“I was amazed by the fact that a group of Koreans were doing the same thing [as U.S. hip-hop]. It was also enjoyable talking to people who had the same interest as me, who were into hip-hop and R&B,” he recalls.

MC Meta remembers about 30 teams performing at Master Plan every weekend, as well as making appearances at business openings and stages in front of Dongdaemun department stores.

Many Master Plan artists were then featured on a hip-hop compilation album called 2000 Korea (2000 대한민국), which helped build the popularity of the club. The shows then spread to Friday and Saturday nights.

One memorable – and perhaps the biggest – show in particular was Master Plan’s collaboration with Japanese label Future Shock. Rapper Vasco, who joined Master Plan in 2000 with team PJ Peeps, enjoyed collaborating with many foreign artists, noting most were influenced by the Japanese crew.

“A lot of… Korean rappers, got inspired by the Japanese skills and DJ skills and rap skills, and like, how they dressed and how they act,” comments Vasco. DJ Gass also remembers meeting the Japanese rappers he had idolized, recalling how crowded and crazy the club would get. “Everybody is jumping and shouting, and the sweat goes up and came back down like rain from the ceiling because the air [conditioning] is so weak,” he smiles. “But we didn’t care.”

For Vasco, Master Plan was the highest level to achieve as a rapper. He auditioned three times to get in. Others auditioned as many as five times. “Everybody knew Master Plan is the place where all the professional rappers perform. So when I was a kid, it was like an idol. Oh my god, I want to perform there. I want to be there. I want to be one of them,” he says.

At the time, it was the only club that had all the gear, including mixers and turntables and the best DJs such as DJ Wreckx and DJ Soulscape. “They played music from LPs… It was true hip-hop. True underground hip-hop,” he adds excitedly.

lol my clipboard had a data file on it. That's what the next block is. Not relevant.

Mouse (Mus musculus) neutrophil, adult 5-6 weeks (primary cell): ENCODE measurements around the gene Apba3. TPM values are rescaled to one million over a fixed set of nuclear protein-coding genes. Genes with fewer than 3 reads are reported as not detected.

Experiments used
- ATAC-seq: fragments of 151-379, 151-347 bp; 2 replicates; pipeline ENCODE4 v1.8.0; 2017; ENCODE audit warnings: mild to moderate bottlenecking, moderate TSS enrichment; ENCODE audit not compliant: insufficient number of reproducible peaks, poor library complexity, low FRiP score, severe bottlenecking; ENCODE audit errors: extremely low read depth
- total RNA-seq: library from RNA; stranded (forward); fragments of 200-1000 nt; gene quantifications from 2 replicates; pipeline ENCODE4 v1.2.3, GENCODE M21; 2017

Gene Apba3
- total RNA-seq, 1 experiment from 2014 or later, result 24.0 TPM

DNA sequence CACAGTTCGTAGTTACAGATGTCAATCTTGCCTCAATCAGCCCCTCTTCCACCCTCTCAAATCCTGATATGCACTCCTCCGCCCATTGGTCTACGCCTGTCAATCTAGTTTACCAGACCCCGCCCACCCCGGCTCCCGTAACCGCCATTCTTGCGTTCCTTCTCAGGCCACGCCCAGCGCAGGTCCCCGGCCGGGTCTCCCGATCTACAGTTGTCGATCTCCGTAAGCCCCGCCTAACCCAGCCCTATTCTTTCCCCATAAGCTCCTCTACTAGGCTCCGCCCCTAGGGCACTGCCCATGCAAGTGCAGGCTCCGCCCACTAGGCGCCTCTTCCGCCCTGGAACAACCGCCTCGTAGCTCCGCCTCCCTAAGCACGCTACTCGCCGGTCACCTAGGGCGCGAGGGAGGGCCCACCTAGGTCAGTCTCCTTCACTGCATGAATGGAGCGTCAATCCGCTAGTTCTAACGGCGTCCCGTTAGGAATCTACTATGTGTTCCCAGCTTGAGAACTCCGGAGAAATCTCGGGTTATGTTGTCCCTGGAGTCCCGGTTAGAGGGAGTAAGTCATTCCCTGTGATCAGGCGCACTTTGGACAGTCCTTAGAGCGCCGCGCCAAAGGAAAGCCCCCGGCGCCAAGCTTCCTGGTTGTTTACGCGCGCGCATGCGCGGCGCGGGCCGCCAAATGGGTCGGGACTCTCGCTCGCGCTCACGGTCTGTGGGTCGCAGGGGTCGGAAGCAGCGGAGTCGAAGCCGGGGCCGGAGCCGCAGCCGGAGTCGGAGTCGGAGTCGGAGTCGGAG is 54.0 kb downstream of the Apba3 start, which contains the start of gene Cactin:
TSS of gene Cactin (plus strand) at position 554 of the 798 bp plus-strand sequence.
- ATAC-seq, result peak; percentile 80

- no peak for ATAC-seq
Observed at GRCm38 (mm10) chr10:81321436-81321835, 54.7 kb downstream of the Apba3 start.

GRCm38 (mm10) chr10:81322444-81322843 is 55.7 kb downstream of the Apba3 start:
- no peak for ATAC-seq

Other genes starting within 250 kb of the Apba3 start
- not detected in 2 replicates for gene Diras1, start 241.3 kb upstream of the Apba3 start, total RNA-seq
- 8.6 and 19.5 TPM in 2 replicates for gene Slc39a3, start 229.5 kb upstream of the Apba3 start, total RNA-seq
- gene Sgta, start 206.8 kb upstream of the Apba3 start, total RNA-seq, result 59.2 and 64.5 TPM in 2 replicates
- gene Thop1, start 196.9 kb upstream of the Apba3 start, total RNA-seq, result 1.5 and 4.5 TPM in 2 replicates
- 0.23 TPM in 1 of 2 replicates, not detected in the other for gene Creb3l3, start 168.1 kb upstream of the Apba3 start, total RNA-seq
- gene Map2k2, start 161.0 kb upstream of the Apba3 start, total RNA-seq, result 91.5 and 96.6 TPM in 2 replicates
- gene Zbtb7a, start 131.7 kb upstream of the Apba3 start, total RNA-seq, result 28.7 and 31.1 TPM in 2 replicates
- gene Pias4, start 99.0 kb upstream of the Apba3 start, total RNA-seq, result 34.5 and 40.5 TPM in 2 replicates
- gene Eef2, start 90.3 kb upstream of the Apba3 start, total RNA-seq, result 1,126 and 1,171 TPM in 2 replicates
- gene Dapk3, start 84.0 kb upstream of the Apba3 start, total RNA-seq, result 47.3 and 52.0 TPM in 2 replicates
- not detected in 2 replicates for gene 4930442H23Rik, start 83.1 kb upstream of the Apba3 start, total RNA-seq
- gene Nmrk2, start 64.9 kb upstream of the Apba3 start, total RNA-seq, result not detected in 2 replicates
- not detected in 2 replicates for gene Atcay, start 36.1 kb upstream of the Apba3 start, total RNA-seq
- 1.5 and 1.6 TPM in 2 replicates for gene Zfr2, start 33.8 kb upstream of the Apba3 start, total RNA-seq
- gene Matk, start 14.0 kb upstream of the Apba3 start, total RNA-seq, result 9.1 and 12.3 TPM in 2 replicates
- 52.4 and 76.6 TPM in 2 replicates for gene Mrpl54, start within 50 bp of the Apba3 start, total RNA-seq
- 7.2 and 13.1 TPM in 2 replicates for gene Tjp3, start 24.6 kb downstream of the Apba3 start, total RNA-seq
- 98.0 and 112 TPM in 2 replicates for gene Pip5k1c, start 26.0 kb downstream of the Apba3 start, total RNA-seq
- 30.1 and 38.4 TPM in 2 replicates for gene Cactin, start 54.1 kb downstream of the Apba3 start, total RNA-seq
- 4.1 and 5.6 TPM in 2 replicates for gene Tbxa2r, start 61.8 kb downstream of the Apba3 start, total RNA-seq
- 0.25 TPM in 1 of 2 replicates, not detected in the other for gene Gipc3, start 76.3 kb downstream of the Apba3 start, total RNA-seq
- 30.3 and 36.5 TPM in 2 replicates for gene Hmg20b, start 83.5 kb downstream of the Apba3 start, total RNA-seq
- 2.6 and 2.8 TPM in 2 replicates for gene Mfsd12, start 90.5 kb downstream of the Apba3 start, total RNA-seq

Which is why it came as a shock when the club suddenly closed in 2002 – seemingly at its peak – to turn into a label. Some of the artists signed. Others, because of differences with the owner, decided to go elsewhere.

NUCK who was a member of Infinite Flow at MP, said Master Plan has made a natural transition from club to label. “I think it headed in a natural progression. Like going from vinyl to tape, to CD and then to MP3. Though, I still wish it existed… There aren’t many places like that are available,” he states.

Vasco said that one cannot talk about Korean hip-hop without mentioning the importance of Master Plan. “Twenty or 50 years later or 100 years later, when they talk about Korean hip-hop, they have to talk about Master Plan first,” he says. “It’s like, you know, like Brooklyn in Korea. It’s like Harlem in Korea.”

Though it is gone, it certainly is not forgotten by those who were there.

** The second part of Master Plan, which focuses on the club’s impact on the hip-hop scene, will be in Groove Korea’s April issue. **

Emma Kalka is a freelance writer who runs the Tumblr blog “Discovering the Korean Underground,” which focuses on the Korean underground hip-hop scene.